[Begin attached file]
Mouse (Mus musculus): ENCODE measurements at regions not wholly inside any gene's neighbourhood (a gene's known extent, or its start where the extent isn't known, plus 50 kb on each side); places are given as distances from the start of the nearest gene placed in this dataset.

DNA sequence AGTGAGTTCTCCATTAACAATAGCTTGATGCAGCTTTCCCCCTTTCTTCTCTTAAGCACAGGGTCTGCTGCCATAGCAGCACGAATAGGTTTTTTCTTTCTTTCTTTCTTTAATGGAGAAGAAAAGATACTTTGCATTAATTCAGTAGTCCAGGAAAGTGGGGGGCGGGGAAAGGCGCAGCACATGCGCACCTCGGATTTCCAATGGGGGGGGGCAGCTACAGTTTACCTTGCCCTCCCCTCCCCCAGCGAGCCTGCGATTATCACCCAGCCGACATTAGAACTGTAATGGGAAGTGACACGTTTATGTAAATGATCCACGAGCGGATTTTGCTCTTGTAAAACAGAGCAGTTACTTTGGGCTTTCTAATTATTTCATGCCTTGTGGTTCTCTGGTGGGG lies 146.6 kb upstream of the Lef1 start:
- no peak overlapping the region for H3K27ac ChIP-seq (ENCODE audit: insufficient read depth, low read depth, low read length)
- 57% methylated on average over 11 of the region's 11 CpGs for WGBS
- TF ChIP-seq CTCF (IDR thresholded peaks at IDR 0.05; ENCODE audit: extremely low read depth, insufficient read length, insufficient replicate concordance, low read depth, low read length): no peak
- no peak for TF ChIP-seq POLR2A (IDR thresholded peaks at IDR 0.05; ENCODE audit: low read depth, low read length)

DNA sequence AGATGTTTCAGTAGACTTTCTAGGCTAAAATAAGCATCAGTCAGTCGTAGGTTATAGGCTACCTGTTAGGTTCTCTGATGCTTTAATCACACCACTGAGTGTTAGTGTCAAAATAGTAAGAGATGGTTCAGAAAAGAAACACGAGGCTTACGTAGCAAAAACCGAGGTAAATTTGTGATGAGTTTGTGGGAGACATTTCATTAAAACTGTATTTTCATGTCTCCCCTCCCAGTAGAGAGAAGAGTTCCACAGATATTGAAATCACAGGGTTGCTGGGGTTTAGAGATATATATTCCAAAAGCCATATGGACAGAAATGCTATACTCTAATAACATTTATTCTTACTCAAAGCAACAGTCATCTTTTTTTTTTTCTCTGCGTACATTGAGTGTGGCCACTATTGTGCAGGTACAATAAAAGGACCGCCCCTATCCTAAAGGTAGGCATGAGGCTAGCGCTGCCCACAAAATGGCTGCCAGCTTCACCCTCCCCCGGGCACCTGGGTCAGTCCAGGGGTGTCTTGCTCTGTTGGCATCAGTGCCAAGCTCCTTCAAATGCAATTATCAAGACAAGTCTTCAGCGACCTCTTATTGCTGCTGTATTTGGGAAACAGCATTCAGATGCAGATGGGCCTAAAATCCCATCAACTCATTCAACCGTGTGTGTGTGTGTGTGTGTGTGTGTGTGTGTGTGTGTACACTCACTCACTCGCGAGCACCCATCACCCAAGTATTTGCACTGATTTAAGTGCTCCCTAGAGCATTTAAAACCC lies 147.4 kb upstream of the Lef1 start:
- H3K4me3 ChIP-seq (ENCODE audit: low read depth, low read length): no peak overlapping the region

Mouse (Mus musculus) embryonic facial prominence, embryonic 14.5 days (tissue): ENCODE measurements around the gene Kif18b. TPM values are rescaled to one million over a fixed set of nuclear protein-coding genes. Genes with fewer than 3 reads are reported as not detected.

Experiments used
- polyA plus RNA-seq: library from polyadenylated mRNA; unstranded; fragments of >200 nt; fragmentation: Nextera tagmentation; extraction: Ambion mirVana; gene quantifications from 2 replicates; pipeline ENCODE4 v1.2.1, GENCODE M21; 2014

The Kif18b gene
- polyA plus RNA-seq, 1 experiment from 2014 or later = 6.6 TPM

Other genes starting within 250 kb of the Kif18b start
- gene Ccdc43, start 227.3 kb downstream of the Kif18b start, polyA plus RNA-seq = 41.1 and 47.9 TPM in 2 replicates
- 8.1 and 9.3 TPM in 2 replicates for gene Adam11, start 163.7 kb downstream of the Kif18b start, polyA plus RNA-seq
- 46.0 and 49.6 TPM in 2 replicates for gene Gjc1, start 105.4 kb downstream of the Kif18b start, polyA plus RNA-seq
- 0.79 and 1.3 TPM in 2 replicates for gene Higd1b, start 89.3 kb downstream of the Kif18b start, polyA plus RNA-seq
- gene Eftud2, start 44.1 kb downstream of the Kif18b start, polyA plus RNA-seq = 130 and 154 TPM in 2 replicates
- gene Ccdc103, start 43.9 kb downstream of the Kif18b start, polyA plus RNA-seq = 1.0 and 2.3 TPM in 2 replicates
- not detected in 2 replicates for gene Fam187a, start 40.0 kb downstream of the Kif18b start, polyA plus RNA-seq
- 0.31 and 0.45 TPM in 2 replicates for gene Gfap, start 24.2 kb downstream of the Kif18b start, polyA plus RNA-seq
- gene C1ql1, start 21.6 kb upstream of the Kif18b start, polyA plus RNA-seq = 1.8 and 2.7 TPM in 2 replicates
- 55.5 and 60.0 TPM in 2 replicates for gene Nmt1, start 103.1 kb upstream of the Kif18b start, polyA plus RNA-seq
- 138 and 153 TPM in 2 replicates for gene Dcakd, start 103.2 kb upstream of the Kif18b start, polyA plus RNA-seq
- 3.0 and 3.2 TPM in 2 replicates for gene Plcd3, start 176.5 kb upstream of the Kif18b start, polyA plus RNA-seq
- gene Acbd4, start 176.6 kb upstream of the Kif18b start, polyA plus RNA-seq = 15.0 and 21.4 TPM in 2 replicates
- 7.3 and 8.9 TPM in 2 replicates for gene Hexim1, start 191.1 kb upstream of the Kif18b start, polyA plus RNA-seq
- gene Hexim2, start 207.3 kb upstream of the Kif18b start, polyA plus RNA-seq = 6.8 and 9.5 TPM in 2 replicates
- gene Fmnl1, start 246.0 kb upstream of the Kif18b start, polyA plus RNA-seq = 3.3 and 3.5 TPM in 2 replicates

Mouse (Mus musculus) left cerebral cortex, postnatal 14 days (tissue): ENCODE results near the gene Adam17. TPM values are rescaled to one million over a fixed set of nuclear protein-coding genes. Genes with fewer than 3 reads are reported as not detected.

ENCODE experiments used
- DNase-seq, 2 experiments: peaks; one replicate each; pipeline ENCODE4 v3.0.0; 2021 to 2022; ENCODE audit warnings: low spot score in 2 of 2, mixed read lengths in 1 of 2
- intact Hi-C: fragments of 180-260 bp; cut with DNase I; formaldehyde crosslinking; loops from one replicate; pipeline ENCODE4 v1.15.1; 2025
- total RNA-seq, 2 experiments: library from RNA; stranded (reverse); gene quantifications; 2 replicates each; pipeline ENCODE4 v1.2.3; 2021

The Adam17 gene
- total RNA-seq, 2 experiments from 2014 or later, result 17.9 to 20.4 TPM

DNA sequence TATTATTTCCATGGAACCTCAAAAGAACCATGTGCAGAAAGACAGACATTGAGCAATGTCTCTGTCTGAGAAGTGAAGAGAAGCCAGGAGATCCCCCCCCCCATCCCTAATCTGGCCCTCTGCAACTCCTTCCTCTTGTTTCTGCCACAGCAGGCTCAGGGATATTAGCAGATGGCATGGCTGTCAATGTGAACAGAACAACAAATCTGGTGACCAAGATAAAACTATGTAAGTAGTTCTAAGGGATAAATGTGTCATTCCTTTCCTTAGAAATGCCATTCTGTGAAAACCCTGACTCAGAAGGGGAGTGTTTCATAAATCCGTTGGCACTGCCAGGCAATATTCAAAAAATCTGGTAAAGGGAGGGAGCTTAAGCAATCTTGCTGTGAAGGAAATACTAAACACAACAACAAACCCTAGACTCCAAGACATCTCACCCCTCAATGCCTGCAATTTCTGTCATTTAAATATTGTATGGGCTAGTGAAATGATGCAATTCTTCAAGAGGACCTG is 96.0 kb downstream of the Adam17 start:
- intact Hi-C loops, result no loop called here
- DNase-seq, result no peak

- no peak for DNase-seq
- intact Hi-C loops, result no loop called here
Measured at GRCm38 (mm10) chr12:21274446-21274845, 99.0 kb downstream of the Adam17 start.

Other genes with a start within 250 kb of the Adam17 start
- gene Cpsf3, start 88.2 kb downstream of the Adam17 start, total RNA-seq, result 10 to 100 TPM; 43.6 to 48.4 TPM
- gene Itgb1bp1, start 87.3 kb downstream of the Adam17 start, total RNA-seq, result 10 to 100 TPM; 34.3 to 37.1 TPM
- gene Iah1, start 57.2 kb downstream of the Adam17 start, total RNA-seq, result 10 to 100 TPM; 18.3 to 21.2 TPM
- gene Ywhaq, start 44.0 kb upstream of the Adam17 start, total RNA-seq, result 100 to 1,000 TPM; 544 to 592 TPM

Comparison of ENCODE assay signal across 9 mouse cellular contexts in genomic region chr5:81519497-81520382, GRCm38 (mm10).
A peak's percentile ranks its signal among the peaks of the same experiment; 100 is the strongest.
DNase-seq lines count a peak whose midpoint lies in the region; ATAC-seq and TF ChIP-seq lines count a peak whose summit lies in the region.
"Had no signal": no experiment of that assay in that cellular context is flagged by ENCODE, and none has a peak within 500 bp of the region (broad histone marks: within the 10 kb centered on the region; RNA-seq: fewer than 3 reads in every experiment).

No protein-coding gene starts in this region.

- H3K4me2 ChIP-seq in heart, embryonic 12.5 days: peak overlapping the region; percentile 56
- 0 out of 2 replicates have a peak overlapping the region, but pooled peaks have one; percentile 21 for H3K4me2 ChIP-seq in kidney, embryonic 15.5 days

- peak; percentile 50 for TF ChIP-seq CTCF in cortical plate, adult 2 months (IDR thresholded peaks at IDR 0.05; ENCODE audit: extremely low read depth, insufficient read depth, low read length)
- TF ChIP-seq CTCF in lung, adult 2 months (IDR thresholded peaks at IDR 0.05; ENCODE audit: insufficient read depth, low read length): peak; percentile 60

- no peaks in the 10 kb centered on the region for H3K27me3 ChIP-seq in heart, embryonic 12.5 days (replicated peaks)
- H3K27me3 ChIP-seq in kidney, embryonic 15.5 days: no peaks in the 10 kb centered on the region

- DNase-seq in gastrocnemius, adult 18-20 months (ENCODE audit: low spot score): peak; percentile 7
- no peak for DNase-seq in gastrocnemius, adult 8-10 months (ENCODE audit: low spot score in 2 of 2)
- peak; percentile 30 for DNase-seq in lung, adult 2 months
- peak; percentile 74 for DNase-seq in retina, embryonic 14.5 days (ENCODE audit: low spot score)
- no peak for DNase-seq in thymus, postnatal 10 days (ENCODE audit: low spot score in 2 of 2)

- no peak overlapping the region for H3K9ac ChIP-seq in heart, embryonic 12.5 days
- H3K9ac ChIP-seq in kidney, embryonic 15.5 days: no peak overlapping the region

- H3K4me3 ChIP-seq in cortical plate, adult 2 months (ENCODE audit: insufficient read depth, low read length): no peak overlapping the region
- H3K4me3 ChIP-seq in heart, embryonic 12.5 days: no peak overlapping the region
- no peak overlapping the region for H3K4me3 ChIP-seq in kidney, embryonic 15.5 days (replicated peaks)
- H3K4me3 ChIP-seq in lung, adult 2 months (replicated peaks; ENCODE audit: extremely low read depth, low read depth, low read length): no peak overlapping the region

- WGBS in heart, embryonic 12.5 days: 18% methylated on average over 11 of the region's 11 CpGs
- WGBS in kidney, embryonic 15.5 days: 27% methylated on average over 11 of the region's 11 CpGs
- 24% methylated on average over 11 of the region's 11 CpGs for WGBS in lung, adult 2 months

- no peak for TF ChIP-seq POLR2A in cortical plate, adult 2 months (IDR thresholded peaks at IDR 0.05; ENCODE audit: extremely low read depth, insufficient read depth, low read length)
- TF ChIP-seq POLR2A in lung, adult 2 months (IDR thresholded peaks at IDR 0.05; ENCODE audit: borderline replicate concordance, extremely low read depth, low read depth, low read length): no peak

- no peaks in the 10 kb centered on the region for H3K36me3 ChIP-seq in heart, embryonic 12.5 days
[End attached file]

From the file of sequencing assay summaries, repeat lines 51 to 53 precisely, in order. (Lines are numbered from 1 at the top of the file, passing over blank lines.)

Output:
DNase-seq lines count a peak whose midpoint lies in the region; ATAC-seq and TF ChIP-seq lines count a peak whose summit lies in the region.
"Had no signal": no experiment of that assay in that cellular context is flagged by ENCODE, and none has a peak within 500 bp of the region (broad histone marks: within the 10 kb centered on the region; RNA-seq: fewer than 3 reads in every experiment).

No protein-coding gene starts in this region.